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Cleopus japonicus

Image: buddleia leaf weevil (Cleopus japonicus).

History in New Zealand

The buddleia leaf weevil is native to China and a population was imported from Hunan into the Scion quarantine facility in Rotorua in 1993. Following host-testing, the leaf weevil was released in New Zealand in 2006. The first releases were made at a limited number of sites in commercial forests in the central North Island. It has since been released at over 30 sites in the North and South Islands and has established readily. The buddleia leaf weevil is the first biological control agent to be released for buddleia anywhere in the world.

How would I find them?

The best time to look for adult weevils is on sunny spring days when they can typically be found on leaves, and in leaf axils and growing tips. Adult beetles are small, about 4mm long, and brownish-grey with a long ‘nose’.

Image: buddleia leaf weevil (Cleopus japonicus) lateral view.


Image: buddleia leaf weevil (Cleopus japonicus) dorsal view.

Following a maturation period, female weevils mate and lay single eggs just under the leaf surface. Females can lay up to 20 eggs per day. You are unlikely to see the eggs as they are tiny, approximately 0.5mm in diameter, though the developing larva can be seen within the leaf if it is held up to the light.

Larvae are soft bodied and yellow to greenish in colour. They have a shiny, sticky mucous covering. Larvae move only short distances but due to being sticky, they can be transferred to new plants on animals and humans. Mature larvae spin oval brown cocoons where they pupate attached to the plant or in the leaf litter below.

Image: buddleia leaf weevil larvae.

Looking for the characteristic feeding damage is a good way to find adults and larvae. Another clue is the trail of slime and frass left behind as larvae move about on the leaf surface. Larvae can be found feeding on both the upper and lower surfaces of leaves.

Buddleia leaf weevils can live up to a year and have several overlapping generations per year. Adults are present most of the year but are harder to find in mid-summer or mid-winter, when they are less active and hide-away from extreme heat or severe cold. Larvae are present from around September to May. In some areas, high temperatures during summer may trigger adults to stop laying eggs causing a gap in larval presence in mid-summer.

How do they damage buddleia?

Both adults and larvae remove the upper surface of leaves, leaving the lower silvery epidermis intact. Adult feeding damage often forms a ragged hole in the leaf when the epidermis breaks. Leaves with extensive damage become silvery-brown, curl and drop to the ground. Heavily damaged plants can lose all of their leaves. When no suitable foliage remains on a plant, larvae will feed on the softer stems and flower buds.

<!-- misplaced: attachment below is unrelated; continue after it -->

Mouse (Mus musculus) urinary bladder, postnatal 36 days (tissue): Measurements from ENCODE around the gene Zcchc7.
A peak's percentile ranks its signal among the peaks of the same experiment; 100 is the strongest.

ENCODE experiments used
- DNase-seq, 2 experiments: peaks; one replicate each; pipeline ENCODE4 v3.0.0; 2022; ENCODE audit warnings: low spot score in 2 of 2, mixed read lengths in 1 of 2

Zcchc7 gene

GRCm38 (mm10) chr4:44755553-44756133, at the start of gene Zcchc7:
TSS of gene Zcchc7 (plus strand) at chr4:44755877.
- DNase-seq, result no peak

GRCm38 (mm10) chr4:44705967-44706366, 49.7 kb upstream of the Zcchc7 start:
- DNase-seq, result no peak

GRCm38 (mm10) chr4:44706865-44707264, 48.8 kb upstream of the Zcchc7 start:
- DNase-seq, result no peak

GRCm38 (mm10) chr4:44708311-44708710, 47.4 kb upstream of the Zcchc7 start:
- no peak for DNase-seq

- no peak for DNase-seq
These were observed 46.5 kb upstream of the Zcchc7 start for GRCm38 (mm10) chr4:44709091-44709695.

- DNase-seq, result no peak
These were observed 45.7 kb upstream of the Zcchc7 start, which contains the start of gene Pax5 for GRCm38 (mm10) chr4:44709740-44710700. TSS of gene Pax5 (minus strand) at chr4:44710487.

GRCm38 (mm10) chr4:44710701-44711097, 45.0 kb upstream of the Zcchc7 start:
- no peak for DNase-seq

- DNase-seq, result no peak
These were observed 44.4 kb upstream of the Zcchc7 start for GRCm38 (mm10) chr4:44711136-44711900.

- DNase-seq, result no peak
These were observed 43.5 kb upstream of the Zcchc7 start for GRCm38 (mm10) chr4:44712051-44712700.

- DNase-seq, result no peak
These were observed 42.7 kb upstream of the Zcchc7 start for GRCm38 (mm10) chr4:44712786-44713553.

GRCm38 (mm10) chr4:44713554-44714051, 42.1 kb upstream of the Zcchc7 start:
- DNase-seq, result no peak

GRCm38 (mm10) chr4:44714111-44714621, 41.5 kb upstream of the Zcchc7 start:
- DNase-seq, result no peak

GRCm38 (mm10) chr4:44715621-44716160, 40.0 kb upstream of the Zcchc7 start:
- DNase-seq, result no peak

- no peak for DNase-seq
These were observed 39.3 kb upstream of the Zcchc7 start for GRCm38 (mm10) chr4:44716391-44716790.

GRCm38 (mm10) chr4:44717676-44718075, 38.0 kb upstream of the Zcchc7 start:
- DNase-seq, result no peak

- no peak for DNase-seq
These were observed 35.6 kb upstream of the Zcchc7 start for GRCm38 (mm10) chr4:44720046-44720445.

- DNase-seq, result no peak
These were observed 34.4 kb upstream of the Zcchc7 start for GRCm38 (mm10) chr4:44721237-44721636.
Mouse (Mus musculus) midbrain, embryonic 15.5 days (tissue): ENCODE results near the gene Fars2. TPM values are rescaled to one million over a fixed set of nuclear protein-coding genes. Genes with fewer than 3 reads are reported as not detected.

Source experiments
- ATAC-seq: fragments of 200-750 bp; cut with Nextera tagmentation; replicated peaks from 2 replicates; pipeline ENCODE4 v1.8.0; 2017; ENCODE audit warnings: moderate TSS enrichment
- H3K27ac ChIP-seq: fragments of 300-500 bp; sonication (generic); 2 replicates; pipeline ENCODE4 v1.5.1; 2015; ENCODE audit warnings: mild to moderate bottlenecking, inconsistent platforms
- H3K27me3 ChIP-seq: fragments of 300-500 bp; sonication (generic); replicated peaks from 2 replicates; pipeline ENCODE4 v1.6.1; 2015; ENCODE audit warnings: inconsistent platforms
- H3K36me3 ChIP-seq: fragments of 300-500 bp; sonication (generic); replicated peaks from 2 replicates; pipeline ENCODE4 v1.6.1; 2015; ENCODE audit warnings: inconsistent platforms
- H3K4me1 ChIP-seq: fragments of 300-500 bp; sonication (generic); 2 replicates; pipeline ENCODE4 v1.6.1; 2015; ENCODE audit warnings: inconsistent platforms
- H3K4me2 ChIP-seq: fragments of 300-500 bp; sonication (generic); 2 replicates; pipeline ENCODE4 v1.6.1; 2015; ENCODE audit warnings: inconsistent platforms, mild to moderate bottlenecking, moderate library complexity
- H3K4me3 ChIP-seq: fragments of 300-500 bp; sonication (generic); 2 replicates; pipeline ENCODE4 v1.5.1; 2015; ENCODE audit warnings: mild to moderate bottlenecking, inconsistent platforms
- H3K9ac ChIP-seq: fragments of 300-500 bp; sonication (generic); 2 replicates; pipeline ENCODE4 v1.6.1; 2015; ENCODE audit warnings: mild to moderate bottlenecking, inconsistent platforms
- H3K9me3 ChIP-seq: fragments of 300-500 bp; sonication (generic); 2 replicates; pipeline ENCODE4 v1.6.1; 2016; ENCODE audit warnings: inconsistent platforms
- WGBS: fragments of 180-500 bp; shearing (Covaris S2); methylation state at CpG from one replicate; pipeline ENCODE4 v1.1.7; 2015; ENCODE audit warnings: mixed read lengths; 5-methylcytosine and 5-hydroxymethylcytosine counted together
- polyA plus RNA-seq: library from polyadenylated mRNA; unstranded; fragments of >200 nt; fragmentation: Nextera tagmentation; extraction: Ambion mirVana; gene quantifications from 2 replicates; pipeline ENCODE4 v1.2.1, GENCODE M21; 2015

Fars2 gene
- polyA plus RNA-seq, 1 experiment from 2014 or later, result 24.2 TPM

Image: buddleia leaf weevil larvae feeding damage.

Will they attack other plants?

No, it is extremely unlikely that the buddleia leaf weevil will damage anything other than buddleia. During testing, several other varieties of ornamental Buddleja species and two introduced weeds (Scrophularia auriculata and Verbascum virgatum) received minor attack but they are not preferred hosts and are unlikely to be attacked in a natural environment.

How effective are they?

The buddleia leaf weevil is proving to be effective in controlling buddleia. Observations at numerous sites indicate that once the weevil builds up to a high density, it will completely defoliate buddleia plants from late summer right through to spring, but it may take 3 years of this defoliation to reduce plant growth or kill plants completely.

Image: infestation of buddleia leaf weevils.

How can I get the most out of this agent?

Buddleia leaf weevils fly reasonably well but you can accelerate dispersal by moving adults from well-established sites to new areas.

How do I select a release site?

Read Guidelines for selecting release sites for biocontrol agents.

How do I collect them for release at other sites?

Buddleia leaf weevils are best collected as adults. Harvesting adults in spring to summer maximises the number of generations able to develop in a season, however, collecting in autumn takes advantage of the high numbers usually present at this time. Hold a beating tray or place a sheet of light-coloured material on the ground, beneath infested branches and strike the branches several times with a stout stick. When disturbed, adult weevils typically roll up and drop from the plant as an escape response so be careful not to bump the plant before you are ready. Tip the weevils collected into a ventilated container with scrunched-up paper towels or cut foliage and take to the new release site.

Larvae could also be moved to a new release site by harvesting infested branches and wedging this material into new buddleia plants. However, larvae can only move short distances, so it is very important that they are placed on a healthy plant with lots of foliage.

How do I manage the release sites?

Avoid any activities that will interfere with the leaf weevils. If it is absolutely necessary to apply herbicide, avoid spraying when larvae are present as they are the most susceptible life stage. There are typically few larvae present in January to early February so this time may be less disruptive to the weevil.